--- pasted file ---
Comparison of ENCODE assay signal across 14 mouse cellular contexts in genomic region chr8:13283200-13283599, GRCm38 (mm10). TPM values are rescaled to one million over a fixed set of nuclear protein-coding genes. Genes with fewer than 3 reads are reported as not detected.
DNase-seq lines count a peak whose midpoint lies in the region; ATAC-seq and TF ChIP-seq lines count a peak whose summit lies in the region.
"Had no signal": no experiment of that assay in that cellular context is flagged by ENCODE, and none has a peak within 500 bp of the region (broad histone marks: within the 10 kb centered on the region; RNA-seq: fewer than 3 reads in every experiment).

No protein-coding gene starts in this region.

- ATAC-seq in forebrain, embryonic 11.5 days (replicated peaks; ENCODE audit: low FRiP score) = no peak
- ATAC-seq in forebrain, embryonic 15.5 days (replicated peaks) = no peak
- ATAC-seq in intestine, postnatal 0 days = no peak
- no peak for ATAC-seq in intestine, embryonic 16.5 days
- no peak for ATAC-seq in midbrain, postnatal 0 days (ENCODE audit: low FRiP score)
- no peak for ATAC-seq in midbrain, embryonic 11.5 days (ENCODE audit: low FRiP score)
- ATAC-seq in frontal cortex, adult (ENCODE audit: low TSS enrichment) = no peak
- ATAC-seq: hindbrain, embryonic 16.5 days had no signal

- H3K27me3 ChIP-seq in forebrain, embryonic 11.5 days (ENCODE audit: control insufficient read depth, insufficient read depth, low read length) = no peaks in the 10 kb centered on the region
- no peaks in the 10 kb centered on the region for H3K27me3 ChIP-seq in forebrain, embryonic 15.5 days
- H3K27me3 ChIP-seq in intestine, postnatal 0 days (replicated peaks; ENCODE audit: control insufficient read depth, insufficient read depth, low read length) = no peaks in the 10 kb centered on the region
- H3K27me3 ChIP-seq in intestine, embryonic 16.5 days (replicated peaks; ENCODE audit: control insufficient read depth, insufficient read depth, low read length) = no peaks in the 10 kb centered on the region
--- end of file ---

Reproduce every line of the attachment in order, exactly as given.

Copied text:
Comparison of ENCODE assay signal across 14 mouse cellular contexts in genomic region chr8:13283200-13283599, GRCm38 (mm10). TPM values are rescaled to one million over a fixed set of nuclear protein-coding genes. Genes with fewer than 3 reads are reported as not detected.
DNase-seq lines count a peak whose midpoint lies in the region; ATAC-seq and TF ChIP-seq lines count a peak whose summit lies in the region.
"Had no signal": no experiment of that assay in that cellular context is flagged by ENCODE, and none has a peak within 500 bp of the region (broad histone marks: within the 10 kb centered on the region; RNA-seq: fewer than 3 reads in every experiment).

No protein-coding gene starts in this region.

- ATAC-seq in forebrain, embryonic 11.5 days (replicated peaks; ENCODE audit: low FRiP score) = no peak
- ATAC-seq in forebrain, embryonic 15.5 days (replicated peaks) = no peak
- ATAC-seq in intestine, postnatal 0 days = no peak
- no peak for ATAC-seq in intestine, embryonic 16.5 days
- no peak for ATAC-seq in midbrain, postnatal 0 days (ENCODE audit: low FRiP score)
- no peak for ATAC-seq in midbrain, embryonic 11.5 days (ENCODE audit: low FRiP score)
- ATAC-seq in frontal cortex, adult (ENCODE audit: low TSS enrichment) = no peak
- ATAC-seq: hindbrain, embryonic 16.5 days had no signal

- H3K27me3 ChIP-seq in forebrain, embryonic 11.5 days (ENCODE audit: control insufficient read depth, insufficient read depth, low read length) = no peaks in the 10 kb centered on the region
- no peaks in the 10 kb centered on the region for H3K27me3 ChIP-seq in forebrain, embryonic 15.5 days
- H3K27me3 ChIP-seq in intestine, postnatal 0 days (replicated peaks; ENCODE audit: control insufficient read depth, insufficient read depth, low read length) = no peaks in the 10 kb centered on the region
- H3K27me3 ChIP-seq in intestine, embryonic 16.5 days (replicated peaks; ENCODE audit: control insufficient read depth, insufficient read depth, low read length) = no peaks in the 10 kb centered on the region